NIU heating plant gets efficiency improvement

By Brian Slupski

Nearly $1 million is being spent to improve the reliability and efficiency of NIU’s heating system.

The heating system is reportedly working at 30 percent efficiency, said Tony Coyle, chief heating plant engineer. The efficiency problem is due to the age of the system. The “newest” boiler was installed in 1968, he said.

“In the long run it (lack of efficiency) will cost the university,” Coyle said.

John Gardener, a financial analyst with NIU, said the university will probably spend nearly $2 million dollars this year for the gas needed to operate the east heating plant. He said 47 percent of the bill is paid through appropriated funds.

Appropriated funds are monies the state collects and then distributes to various state agencies. The funds include tuition payments by students to NIU. NIU must turn in the tuition payments to the state, and then will receive the money back as the state sees fit.

Coyle said renovations had begun on the system, but that it was a long process to get the money needed through appropriations. He added that if all the renovations were attempted at once that it could bankrupt the heating budget.

Conrad Miller, assistant to the director at the physical plant, said major renovations had begun on the system and could continue through next year. So far a new deaerator has been installed at the east heating plant, he said.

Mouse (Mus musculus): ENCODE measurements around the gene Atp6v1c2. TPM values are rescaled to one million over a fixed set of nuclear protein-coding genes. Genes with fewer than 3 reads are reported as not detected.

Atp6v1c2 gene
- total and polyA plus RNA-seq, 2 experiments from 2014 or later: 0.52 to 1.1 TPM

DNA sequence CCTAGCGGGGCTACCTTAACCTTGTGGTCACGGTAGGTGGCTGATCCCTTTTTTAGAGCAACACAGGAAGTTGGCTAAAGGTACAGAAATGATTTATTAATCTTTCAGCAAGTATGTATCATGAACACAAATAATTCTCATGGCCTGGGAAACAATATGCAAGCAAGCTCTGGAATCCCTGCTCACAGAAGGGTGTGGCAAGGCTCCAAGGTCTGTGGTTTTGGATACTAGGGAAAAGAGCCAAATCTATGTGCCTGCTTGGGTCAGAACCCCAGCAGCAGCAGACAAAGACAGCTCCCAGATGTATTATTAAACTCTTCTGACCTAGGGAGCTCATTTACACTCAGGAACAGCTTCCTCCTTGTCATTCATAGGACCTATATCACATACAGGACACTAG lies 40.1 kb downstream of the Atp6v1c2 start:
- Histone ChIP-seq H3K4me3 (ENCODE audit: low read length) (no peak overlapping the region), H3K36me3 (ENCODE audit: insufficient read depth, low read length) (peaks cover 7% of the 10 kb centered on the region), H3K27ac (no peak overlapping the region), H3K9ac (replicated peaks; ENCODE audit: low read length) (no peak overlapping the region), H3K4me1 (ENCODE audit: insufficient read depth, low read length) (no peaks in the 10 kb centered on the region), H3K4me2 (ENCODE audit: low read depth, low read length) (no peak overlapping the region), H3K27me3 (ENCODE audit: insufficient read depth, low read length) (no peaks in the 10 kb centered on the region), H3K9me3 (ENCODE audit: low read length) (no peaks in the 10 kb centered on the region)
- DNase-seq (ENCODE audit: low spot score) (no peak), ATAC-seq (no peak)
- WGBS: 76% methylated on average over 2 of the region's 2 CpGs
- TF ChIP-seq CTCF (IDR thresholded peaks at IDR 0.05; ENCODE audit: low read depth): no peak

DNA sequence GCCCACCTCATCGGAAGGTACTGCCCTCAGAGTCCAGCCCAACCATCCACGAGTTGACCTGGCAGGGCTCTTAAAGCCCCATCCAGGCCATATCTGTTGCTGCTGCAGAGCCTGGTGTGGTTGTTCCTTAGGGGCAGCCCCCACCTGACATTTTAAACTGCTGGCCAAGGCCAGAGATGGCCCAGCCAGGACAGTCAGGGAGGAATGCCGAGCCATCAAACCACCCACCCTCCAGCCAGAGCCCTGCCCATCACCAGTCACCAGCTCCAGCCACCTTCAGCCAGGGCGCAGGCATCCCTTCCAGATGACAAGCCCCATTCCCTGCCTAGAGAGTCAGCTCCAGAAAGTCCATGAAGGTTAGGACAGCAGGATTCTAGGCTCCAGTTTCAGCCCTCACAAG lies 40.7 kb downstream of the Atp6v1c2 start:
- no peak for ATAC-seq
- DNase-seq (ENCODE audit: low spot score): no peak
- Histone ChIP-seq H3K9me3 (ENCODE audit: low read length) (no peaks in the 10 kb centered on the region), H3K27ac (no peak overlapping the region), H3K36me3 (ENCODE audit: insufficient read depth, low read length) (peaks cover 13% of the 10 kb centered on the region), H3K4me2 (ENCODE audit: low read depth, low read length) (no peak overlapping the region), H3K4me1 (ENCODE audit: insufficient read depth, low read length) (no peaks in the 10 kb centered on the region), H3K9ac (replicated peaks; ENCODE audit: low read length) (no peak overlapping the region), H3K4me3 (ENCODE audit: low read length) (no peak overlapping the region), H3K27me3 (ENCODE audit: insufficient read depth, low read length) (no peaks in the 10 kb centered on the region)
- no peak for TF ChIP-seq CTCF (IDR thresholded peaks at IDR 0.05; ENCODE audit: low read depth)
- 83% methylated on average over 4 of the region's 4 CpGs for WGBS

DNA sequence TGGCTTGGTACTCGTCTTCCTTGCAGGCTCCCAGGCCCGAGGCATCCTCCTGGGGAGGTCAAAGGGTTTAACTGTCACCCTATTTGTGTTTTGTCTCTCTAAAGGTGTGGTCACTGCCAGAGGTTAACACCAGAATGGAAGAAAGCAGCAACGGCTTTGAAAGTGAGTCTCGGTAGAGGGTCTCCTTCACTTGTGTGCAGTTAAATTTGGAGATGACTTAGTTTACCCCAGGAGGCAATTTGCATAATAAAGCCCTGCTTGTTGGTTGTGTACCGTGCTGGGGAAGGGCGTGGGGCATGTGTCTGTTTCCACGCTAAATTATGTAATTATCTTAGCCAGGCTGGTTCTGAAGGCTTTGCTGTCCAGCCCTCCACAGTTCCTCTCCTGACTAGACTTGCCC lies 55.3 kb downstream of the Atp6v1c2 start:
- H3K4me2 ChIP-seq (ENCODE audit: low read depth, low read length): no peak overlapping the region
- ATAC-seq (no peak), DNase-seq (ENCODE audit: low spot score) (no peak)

The deaerator removes oxygen from the water used in generating the steam. This helps reduce erosion to the heating coils, Miller said.

A second deaerator will be installed at the west heating plant hopefully by next year, he said.

The west heating plant was shut down years ago in an attempt to conserve energy. The east plant now heats the entire university and the west plant is not in operation, Miller said.

An emergency generator was being installed in an effort to make the system more reliable, Miller said. “That way if gas is not available, we can rely on electricity,” he said.

“In an emergency, the west heating plant could be turned back on,” Miller said.

Other renovations include the redoing of the feed water system and the beginning design work for the rehabilitation of boiler number five at the east plant, he said.

“The renovations should cut NIU’s gas bill because of the more effective use of the gas used to heat the boiler, … the system will also use water more economically,” he said.

Miller added that although the gas will be used more efficiently, the rising cost of gas may keep NIU’s bill high.